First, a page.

Editor’s note: This story was updated with details about the accusations the FPPC is investigating.
A state government ethics watchdog has launched a formal investigation into a Long Beach City Council candidate after his opponent complained about a lack of disclaimers on text messages attacking her and boosting his campaign.
Cindy Allen, who is pitted against Robert Fox in a tight runoff for the city’s 2nd Council District, has already accused Fox’s campaign of performing background checks on her family members, setting up fake social media accounts in her name and flying drones outside of her condo as part of a secret plot called “Operation Allentown,” intended to cast doubt on whether she lives in Long Beach.
In the latest allegations, Allen, a businesswoman and former Long Beach police officer, has accused Fox’s campaign of sending numerous text messages with campaign messaging that did not have proper disclaimers.
In a complaint to the California Fair Political Practices Commission, Allen alleges Fox’s campaign sent messages boosting his own campaign and attacking her without explicitly saying that they were from a political campaign. The agency this week confirmed that it will investigate. It has not made any determination about the validity of the allegations at this time. FPPC investigations can often take months to be completed.
Fox has called all of Allen’s allegations “completely and utterly false,” while Allen, in a statement, said Fox should be held accountable for his actions.
“Mr. Fox has repeatedly shown that he believes he is above the law,” she said.
Long Beach’s 2nd District, which includes parts of the city’s Downtown waterfront, is one of several local elections that have been marred by mud-slinging.
The 8th District has seen cases of mass fake text messages and fake social media accounts, while a candidate running for the Long Beach City College Board of Trustees last week was the possible victim of sexually explicit robocalls purporting to be from his phone number.
In the 2nd District, some of the latest accusations center around Long Beach resident Lee Richmond Charley, who said he volunteered to help the Fox campaign dig up evidence that Allen has been lying about her residency and actually lives in Fountain Valley rather than her Long Beach condo.
The questions over Allen’s residency and allegations of voter registration fraud have been key issues for some of Fox’s supporters. Allen has maintained she is a long-time Long Beach resident, and the Long Beach City Clerk has affirmed she is a qualified candidate.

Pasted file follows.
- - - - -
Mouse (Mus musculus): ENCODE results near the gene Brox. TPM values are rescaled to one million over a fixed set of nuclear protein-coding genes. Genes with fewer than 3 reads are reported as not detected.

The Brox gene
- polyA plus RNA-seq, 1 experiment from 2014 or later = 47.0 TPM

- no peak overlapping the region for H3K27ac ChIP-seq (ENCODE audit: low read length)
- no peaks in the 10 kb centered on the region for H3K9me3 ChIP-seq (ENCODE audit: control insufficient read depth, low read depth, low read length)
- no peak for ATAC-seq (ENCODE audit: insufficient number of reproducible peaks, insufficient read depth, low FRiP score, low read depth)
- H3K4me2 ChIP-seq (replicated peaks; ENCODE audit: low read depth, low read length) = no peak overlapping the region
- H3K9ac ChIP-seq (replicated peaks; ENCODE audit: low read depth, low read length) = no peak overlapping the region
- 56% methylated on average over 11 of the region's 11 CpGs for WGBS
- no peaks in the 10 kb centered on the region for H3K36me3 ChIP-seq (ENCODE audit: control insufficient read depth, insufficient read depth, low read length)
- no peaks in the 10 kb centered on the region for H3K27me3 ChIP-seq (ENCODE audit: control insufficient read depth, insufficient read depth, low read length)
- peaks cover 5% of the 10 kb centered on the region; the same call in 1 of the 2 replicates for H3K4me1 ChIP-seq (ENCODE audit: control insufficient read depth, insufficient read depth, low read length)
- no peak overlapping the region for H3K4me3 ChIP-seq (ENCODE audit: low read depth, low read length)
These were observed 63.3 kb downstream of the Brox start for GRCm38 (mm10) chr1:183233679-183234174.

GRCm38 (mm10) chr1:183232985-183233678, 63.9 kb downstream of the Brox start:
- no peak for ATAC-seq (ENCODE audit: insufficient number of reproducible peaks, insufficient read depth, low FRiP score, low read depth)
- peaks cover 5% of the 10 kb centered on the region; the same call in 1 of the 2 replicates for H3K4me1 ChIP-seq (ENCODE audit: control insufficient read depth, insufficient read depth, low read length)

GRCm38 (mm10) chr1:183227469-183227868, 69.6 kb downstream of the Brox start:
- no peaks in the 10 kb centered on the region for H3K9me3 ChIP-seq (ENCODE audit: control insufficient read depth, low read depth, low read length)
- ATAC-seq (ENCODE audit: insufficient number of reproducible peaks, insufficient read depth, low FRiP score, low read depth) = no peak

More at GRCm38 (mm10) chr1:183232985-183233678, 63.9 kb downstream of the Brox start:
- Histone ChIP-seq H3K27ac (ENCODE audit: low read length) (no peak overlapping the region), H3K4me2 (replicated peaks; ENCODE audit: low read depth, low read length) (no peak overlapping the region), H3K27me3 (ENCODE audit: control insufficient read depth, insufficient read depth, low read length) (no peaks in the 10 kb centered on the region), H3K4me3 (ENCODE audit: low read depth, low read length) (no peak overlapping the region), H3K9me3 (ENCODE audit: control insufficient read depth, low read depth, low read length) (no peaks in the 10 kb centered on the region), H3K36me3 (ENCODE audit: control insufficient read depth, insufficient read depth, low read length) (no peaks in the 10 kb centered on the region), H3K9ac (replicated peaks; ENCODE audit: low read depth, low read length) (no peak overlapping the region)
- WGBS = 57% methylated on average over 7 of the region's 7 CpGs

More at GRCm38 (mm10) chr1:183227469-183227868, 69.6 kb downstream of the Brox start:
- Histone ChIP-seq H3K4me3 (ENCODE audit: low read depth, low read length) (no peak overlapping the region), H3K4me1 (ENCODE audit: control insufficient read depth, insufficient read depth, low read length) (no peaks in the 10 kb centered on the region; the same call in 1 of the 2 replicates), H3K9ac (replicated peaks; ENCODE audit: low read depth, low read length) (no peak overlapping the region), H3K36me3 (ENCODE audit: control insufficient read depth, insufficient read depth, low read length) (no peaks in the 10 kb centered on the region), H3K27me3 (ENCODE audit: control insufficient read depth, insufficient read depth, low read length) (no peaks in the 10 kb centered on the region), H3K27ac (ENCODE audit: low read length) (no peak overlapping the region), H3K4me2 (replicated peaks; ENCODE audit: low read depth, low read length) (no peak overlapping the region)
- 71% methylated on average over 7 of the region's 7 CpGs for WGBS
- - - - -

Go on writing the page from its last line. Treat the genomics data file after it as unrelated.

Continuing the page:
Charley, a part-time food-delivery driver, said he spent months videotaping Allen’s house in Fountain Valley, taking pictures of cars outside the home and delivering Krispy Kreme donuts and other food that nobody had ordered.
Charley said the Fox campaign encouraged him to spy on Allen. He said he later had a change of heart and presented Allen with a cache of emails, text messages and documents in which Fox supporters discuss Operation Allentown, which included a worksheet of assignments to gather dirt on Allen.
Fox and his campaign have vehemently denied the allegations, saying they communicated with Charley but insisted he is mentally ill and was never part of the campaign.
Allen, for her part, has seen her own share of controversy around the sale of her advertising company, which has done extensive business with the city, presenting a potential conflict of interest.
Allen sold the business this year to a San Pedro couple that has since sued her for fraud and breach of contract for allegedly concealing certain debts and financial obligations.
A residents group, meanwhile, has filed a complaint with the Los Angeles County District Attorney’s Office alleging that Allen has committed voter registration fraud by living in her Fountain Valley house while registering to vote at her one-bedroom Long Beach condo, where others have registered to vote in the same elections.
A spokesman for the District Attorney’s Public Integrity Division on Thursday said the complaint remains under review.
Editor’s note: Cindy Allen is a former owner of the Long Beach Post, but has had no involvement with the Post since selling the publication to Pacific Community Media in 2018.